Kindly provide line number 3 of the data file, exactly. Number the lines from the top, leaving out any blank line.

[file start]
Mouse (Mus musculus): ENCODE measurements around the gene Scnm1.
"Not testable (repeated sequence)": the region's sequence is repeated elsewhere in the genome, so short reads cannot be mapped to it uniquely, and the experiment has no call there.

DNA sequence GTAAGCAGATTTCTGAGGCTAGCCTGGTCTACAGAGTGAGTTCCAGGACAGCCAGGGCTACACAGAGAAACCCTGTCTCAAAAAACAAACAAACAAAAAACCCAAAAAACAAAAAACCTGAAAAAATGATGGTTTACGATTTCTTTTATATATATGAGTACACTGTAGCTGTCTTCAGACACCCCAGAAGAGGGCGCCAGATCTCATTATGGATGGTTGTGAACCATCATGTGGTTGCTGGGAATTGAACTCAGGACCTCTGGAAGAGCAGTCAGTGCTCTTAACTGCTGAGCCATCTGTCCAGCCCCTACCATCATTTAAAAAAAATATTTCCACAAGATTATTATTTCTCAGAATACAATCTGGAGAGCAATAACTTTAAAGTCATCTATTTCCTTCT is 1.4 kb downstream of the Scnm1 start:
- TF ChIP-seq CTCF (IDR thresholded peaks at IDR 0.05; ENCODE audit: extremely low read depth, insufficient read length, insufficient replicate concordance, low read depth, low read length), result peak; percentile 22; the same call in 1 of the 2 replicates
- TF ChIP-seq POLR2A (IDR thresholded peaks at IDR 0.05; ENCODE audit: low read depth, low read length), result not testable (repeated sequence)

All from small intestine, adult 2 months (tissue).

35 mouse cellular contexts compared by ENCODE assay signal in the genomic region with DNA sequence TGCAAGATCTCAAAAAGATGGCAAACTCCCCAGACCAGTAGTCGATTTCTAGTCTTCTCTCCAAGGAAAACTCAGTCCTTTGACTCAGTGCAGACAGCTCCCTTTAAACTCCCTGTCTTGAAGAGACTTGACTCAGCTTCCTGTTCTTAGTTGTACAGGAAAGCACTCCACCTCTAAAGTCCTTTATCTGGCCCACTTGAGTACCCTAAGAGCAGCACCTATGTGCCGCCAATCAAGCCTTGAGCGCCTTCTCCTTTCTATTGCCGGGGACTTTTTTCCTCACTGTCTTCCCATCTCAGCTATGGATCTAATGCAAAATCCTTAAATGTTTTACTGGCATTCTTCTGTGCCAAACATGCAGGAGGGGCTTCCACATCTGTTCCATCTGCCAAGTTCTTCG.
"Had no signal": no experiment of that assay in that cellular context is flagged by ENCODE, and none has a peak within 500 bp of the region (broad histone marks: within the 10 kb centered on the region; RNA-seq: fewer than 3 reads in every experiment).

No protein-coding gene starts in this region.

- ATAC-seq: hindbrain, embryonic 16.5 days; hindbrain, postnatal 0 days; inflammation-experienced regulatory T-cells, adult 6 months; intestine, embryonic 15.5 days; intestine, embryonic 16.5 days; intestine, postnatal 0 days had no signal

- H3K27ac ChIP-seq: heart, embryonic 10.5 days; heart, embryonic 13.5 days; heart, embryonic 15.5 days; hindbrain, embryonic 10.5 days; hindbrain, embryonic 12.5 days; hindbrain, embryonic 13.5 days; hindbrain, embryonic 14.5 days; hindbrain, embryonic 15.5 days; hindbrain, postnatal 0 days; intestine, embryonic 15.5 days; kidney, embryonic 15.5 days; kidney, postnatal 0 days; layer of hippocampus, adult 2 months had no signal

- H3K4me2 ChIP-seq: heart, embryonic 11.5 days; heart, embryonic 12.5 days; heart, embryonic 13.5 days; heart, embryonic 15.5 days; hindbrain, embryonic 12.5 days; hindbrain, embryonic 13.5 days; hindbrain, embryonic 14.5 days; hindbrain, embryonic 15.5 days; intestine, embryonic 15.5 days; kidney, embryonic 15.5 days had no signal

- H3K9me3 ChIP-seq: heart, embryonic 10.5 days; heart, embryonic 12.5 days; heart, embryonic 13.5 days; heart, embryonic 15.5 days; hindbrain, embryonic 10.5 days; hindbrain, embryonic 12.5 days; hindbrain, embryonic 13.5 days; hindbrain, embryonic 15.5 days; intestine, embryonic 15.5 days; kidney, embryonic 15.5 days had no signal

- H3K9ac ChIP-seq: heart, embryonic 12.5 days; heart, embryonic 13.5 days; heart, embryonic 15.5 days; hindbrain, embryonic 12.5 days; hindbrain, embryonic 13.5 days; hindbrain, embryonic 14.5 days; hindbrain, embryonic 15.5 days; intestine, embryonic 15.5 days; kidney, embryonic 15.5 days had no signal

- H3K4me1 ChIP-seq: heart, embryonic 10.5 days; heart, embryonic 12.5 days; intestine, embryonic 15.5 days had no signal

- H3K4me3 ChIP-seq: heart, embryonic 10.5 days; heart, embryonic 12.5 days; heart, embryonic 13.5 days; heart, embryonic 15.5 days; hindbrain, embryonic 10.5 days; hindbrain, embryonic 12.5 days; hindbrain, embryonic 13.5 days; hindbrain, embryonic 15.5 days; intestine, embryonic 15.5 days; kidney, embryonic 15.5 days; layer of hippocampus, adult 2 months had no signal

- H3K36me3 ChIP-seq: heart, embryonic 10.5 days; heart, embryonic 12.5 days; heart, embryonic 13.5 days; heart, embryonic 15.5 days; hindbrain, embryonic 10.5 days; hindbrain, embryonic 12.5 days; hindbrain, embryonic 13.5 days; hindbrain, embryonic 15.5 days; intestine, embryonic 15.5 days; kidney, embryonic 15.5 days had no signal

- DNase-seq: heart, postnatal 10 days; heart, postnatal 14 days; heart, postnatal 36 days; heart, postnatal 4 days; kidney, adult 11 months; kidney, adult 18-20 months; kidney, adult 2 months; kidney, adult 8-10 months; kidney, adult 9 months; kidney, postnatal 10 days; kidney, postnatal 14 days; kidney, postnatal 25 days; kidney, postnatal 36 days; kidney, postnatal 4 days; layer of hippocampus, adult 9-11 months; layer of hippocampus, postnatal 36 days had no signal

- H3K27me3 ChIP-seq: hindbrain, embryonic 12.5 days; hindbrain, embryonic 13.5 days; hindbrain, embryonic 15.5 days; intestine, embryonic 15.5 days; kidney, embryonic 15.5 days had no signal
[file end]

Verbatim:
DNA sequence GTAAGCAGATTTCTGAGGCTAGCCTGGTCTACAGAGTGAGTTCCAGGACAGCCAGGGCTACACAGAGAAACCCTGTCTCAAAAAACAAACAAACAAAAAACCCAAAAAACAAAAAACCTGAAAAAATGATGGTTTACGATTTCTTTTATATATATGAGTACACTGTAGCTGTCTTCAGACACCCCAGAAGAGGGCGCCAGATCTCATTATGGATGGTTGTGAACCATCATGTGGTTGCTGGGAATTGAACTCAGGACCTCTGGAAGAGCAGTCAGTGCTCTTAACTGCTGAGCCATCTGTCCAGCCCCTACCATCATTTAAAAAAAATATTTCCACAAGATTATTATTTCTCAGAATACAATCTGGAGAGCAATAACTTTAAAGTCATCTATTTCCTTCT is 1.4 kb downstream of the Scnm1 start: